Ryan’s Mortgage Blog:
Congress is set to vote today on a $15 billion housing aid plan for foreclosed properties and homeowner rescue. It is one of the biggest actions Congress has taken to address the housing crisis. Under the plan, troubled homeowners could refinance into government-backed mortgages and states would get money to deal with foreclosed property. I also read that part of this plan would reduce the principle owed on these government back loans to no more than 15% off of the homes’ appraised value. According to the AP, the plan is also to include a housing tax credit of up to $7,500 for first-time home-buyers, to be paid back over 15 years. It would permanently raise the limit on the size of loans FHA could insure and Fannie Mae and Freddie Mac could buy to $729,750 in the highest-cost housing markets. The limits are set to go back down at the end of the year after they were temporarily raised recently.
President Bush has already claimed he would veto the plan and many republicans are against it. From what I read congress is pretty split about the issue as well as the American public. Republican critics argue it rewards lenders and investors who own the property, and could act as an incentive for them to foreclose rather than find ways to help struggling borrowers stay in their homes.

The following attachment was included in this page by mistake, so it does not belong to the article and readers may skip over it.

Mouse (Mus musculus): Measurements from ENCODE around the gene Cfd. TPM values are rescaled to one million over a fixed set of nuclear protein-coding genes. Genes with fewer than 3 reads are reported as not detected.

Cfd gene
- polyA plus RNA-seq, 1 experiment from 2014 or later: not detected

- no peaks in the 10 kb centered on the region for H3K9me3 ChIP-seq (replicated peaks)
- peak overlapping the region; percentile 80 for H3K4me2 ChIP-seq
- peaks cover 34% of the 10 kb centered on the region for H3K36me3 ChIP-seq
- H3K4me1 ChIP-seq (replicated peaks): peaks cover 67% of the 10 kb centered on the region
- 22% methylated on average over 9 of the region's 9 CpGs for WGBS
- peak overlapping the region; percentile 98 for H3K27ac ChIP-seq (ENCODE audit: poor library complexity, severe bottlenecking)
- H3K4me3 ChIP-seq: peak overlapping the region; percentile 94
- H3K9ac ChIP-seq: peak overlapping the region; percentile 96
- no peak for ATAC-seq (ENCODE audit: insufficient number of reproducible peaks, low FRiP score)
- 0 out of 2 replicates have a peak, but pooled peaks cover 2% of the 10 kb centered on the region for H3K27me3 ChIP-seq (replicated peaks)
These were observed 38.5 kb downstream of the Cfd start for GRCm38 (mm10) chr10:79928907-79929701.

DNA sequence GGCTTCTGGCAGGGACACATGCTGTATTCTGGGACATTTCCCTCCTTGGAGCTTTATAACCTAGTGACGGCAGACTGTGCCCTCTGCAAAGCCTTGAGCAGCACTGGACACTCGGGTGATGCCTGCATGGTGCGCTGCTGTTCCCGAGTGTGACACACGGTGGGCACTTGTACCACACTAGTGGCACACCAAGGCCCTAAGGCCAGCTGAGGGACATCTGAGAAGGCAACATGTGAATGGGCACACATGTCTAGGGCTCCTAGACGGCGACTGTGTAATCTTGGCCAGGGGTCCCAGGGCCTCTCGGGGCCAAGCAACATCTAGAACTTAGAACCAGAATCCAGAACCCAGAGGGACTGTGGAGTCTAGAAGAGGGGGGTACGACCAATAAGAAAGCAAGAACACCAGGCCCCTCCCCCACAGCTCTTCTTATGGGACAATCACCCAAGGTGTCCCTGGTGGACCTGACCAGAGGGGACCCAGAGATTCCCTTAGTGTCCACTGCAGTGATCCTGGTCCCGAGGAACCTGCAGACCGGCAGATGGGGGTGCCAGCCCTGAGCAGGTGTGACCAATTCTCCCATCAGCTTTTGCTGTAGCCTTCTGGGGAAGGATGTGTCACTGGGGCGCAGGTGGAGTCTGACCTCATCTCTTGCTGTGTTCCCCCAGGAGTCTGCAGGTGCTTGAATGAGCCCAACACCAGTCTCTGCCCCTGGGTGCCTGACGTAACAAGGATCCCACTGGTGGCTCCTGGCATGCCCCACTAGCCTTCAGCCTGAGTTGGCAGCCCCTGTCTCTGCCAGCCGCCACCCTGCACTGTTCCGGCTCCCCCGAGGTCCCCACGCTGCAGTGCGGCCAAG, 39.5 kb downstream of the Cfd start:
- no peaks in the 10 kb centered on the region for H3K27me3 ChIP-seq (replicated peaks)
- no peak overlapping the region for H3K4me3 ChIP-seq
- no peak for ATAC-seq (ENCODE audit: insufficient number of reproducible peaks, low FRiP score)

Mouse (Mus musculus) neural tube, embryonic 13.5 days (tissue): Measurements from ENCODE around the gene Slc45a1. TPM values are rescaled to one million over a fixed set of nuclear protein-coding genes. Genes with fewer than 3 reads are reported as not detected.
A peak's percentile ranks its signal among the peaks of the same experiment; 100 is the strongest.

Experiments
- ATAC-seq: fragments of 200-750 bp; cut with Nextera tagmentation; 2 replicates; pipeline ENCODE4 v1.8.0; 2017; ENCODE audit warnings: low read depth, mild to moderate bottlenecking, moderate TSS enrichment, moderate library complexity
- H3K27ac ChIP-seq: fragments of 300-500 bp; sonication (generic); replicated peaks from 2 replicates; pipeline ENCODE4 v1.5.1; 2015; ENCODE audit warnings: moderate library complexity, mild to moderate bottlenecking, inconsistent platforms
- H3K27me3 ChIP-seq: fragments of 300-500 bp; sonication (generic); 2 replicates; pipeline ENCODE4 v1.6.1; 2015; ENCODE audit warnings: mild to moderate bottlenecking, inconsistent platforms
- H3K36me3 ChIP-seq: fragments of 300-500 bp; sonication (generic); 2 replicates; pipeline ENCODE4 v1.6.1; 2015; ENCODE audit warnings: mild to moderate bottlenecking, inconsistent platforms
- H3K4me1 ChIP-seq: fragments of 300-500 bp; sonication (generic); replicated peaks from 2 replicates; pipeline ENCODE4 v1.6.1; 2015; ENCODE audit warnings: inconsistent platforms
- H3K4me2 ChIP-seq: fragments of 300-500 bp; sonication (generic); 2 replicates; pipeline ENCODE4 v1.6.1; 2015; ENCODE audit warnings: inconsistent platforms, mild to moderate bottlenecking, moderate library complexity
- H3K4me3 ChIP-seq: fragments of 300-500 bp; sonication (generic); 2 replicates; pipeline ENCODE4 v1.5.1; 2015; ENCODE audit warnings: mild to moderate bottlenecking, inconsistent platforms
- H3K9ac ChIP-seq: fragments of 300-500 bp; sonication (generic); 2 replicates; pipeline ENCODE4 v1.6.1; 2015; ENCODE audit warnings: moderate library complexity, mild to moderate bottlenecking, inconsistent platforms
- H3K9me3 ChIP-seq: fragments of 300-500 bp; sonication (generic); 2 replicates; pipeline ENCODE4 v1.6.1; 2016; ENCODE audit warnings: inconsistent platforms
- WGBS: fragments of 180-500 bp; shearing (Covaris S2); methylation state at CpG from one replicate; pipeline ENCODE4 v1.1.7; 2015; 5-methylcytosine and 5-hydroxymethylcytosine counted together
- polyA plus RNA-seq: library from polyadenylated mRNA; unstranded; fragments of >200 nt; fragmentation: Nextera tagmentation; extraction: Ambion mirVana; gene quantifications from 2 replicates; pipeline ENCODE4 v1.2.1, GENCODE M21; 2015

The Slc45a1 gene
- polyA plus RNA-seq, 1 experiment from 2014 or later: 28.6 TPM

I am on the fence as well as to what the answer is. Something obviously needs to be done about the housing problem because it is directly related to the economy. We need to get a step ahead and not wait for more problems to arise. I definitely don’t want the big banks to be “rewarded” here. I also don’t want to make it easy for people to “walk away” from the homes. Walking away should be a very last resort for any homeowner. I understand some banks are making it hard not to walk away…maybe the government should send out a bunch of fair minded mediators to make deals between troubled homeowners and the lenders…and maybe there will be world peace too. You can contact me with any questions or just to rant and rave at RBaker@PeregrineLending.com or 805-540-0866.